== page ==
So should developers be treated better than artists? No. Everyone deserves proper working conditions and not to be treated as transient commodities, but the reality is that bad software creates a cancerous legacy that has damaging long term affects. Much of what we do is to make the artists working life easier, better, more efficient, etc – see it as our contribution to try and improve their working conditions.

What we need from the industry is fairness. Not exploitation. We are not horsemeat, we are people.


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ESTA Tourist Tax

August 1st, 2012 by innerhippy

So I’m off to good ol’ USofA on Saturday. Whoop, whoop.

Like any other foreign visitor to the US, I had to “register” my travel with ESTA by filling out an online form, stating who I am, passport number, where I’m staying, if I’m a terrorist, blah, blah. It takes 5 mins to complete and seems mostly useless. Ah yes, and you also have to pay $14 for the privilege. So, it’s just a tax after all.

You’d be right in thinking that $14 is not a huge sum of money in the grand scheme of things, so, so what? It’s all in the message dude. And for me the message says:

– America is penny pinching and mean

– America is obsessed with money, mostly yours.

– America doesn’t like foreigners

That’s not good, is it.

Of course these are all subconscious thoughts, embedded somewhere inside me – perhaps forever, waiting for their turn to have a say.

So next time I think about taking a holiday in the US with my family, I might just forgo the glitz of Disney World and settle for the tranquil banana trees and volcanic beaches of Tenerife. Or when I think about expanding my growing (and sadly fictional) international business, I might just feel that Toronto is – on balance – a better slightly better choice.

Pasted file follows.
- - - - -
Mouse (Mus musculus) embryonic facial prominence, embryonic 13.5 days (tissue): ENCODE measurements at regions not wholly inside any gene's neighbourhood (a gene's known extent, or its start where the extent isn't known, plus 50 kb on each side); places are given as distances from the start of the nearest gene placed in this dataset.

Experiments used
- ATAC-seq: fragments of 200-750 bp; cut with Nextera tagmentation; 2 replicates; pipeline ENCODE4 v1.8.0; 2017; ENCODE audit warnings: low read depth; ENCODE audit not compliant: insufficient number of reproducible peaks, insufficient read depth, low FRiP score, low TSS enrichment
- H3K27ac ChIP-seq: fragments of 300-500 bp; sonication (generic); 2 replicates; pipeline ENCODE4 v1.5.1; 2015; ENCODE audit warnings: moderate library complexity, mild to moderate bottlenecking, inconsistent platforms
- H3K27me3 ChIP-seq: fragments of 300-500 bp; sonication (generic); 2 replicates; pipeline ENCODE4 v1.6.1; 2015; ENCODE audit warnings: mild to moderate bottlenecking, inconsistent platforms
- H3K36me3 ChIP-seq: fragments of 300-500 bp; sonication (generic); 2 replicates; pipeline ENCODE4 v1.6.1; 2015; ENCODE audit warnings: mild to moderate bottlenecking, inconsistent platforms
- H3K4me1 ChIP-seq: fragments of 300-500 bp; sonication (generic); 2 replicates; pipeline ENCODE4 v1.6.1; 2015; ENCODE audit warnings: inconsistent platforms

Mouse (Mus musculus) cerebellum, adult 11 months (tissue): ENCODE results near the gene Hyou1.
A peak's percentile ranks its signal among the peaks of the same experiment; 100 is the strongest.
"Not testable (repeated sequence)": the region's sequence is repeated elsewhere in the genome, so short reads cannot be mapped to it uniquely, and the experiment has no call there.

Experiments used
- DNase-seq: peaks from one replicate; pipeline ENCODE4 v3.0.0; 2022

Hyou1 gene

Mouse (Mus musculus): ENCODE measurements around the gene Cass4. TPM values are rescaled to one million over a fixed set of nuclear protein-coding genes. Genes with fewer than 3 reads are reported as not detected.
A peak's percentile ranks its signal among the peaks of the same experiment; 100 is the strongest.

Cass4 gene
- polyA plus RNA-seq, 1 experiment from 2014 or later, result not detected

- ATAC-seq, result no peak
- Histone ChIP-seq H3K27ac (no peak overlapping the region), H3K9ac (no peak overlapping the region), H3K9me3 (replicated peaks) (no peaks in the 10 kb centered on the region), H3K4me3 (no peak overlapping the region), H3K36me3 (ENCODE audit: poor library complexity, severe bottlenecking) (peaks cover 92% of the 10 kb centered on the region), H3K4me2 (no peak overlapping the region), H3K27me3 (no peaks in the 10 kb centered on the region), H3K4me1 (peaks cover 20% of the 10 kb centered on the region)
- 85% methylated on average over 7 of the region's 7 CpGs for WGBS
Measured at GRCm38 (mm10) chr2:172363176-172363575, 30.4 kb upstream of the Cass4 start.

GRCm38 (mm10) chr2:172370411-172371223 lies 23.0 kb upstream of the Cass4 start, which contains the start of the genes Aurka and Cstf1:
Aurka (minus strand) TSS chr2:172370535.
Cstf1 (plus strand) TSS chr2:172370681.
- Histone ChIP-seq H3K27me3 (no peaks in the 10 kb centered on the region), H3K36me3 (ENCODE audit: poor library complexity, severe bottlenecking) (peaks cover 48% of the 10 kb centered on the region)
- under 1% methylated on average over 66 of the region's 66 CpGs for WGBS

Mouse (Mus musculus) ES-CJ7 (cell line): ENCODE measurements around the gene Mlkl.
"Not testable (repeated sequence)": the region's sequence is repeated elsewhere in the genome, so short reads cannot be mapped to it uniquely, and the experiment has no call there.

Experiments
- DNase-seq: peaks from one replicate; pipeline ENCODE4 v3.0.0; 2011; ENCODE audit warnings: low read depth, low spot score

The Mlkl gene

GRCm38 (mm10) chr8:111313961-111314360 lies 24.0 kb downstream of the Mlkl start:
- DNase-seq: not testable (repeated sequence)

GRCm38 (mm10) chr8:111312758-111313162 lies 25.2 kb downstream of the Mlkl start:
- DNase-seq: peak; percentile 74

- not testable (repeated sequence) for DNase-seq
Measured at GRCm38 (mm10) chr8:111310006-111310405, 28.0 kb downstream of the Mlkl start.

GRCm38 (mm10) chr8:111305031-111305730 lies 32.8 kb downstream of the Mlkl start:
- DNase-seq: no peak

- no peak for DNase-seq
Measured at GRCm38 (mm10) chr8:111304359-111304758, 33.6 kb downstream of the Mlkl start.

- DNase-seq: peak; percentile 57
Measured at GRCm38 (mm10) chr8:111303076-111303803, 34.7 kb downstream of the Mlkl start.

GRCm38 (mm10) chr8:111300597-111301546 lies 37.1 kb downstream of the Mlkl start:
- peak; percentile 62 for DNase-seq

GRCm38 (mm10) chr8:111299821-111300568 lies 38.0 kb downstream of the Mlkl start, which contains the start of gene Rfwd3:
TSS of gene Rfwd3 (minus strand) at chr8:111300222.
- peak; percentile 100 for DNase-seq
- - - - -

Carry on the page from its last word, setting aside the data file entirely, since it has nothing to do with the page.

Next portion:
We absolutely need taxes for society to function fairly, but if those trusted with collecting them abused that trust, then folks will just try and, well, avoid paying them altogether. Sound familiar?

Often big decisions are made from gut instinct. And it is in my gut where the legacy of that $14 tax also lives.


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Beware the google book

July 5th, 2011 by innerhippy

Last Saturday morning, I was greeted with a message on my Android HTC phone from the Google Book app congratulating me on the successful download. What download? On further inspection, I was now the proud owner of Jane Austin’s Pride And Prejudice. Downloaded at my expense over 3G.